Sexual Seduction

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Sexual Seduction & Freud
Psy. 405

Psychoanalysis was huge in the success of Sigmund Freud. Freud proclaimed that we are not the rational rulers of our lives but are under the influence of unconscious forces of which we are unaware and over which we have little, if any, control. Freud was pondering over the sexual basis of emotional disturbances. Sexual abuse as a child or adolescent affects ones future as an adult. Child sexual abuse has been reported up to 80,000 times a year (Facts for Family, 2011). Sexual seduction in childhood seems to be reported mostly by woman to be the root of their behavior and main reason for needing some kind of therapy practice. Because of the abuse it affects you more as an adult when you’re trying to have a relationship or sexual contact with others and so I focus on Freud’s theories and therapy practices to understand ways to cope and get passed the abuse. His approach evolves in steps such as levels of consciousness or theory of consciousness, analysis of mental structures, psychosexual stages of development, defense mechanisms, and means of tapping the unconscious. Provided are some statistics to outline how big of an issue this is.

The U.S. Department of Health and Human Services’ Children’s Bureau report Child Maltreatment 2010 found that 9.2% of victimized children were sexually assaulted (p24). Studies by David Finkelhor, Director of the Crimes Against Children Research Center show that 1 in 5 girls and 1 in 20 boys is a victim of child sexual abuse. Self-report studies show that 20% of adult females and 5-10% of adult males recall a childhood sexual assault or sexual abuse incident. During a one-year period in the U.S., of youth ages 14 to 17 had been sexually victimized. Over the course of their lifetime, 28% of U.S. youth ages 14 to 17 had been sexually victimized. Children are most vulnerable to child sexual abuse between the ages of 7 and 13 (Finkelhor, 2009).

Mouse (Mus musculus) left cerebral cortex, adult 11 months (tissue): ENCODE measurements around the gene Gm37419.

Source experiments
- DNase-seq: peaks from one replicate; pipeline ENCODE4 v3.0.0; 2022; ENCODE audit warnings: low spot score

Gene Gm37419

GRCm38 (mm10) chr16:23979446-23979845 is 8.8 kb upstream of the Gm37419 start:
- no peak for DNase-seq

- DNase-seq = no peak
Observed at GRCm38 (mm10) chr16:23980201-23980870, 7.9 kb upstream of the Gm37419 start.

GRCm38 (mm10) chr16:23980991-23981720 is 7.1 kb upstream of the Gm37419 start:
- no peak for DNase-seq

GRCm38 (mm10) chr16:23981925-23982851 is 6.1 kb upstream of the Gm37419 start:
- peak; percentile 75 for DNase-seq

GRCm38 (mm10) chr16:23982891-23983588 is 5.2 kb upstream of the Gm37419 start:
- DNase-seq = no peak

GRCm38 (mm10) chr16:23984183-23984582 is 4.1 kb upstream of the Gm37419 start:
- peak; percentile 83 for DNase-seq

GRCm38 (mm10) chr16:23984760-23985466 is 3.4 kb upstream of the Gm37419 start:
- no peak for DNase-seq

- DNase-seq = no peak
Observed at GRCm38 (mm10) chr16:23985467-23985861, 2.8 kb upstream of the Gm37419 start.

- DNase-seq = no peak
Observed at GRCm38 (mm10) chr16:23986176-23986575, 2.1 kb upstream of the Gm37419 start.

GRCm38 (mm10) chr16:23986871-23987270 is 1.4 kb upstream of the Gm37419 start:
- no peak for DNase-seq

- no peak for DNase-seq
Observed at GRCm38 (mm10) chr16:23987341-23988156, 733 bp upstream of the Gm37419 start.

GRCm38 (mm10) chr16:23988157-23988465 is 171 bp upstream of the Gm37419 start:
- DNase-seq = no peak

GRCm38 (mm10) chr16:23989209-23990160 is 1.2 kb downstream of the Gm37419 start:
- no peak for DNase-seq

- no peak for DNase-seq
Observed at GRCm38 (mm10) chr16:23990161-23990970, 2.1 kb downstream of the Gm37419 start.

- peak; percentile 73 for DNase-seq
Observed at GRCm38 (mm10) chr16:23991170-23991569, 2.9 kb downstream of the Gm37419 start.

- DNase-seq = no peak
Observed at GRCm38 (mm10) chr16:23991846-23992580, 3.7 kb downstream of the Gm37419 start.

Although no one wants to hear these statistics and believe that this occurs it’s sad to say it doesn’t end here. According to a 2003 National Institute of Justice report, 3 out of 4 adolescents who have been sexually victimized by someone they knew well (p5). Sexual abuse when you’re young and sexual abuse from someone you know well all factors into how you are when you’re an adult. Freud’s seduction hypothesis concluded that emotional disturbances could be related to childhood sexual trauma.

To get a little overview and insight into this big issue I will discuss the case of Anna O. Anna O. was Josef Breuer’s patient whom also shared this and many other cases with Freud. This case is what started the development of psychoanalysis. Through her therapy she would recall specific experiences that seemed to have given rise to certain symptoms. Talking about her experiences often relieved the symptoms. She referred to their conversations as chimney sweeping or the talking cure. As their sessions continued, Breuer realized that the incidents Anna remembered involved thoughts or events she found repulsive. Reliving the disturbing experiences reduced or eliminated the symptoms.

All nightmares, phobias, and fears which influence you but why you have them is because of the unconscious and Freud suggests ways or techniques of reaching that unconscious through his free association technique. A child who is the victim of prolonged sexual abuse usually develops low self-esteem, a feeling of worthlessness and an abnormal or distorted view of sex (Facts for families, 2011). Although each individual is different some unique responses to sexual abuse that are common among many is low self-esteem or self-hatred and many survivors suffer from depression. There is a lack of trust for anyone especially if it’s someone they were dependent upon like family and teachers. 93% of victims under the age of 18 know their attacker (Finkelhor, 2009). Many have flashbacks where they re-experience the...
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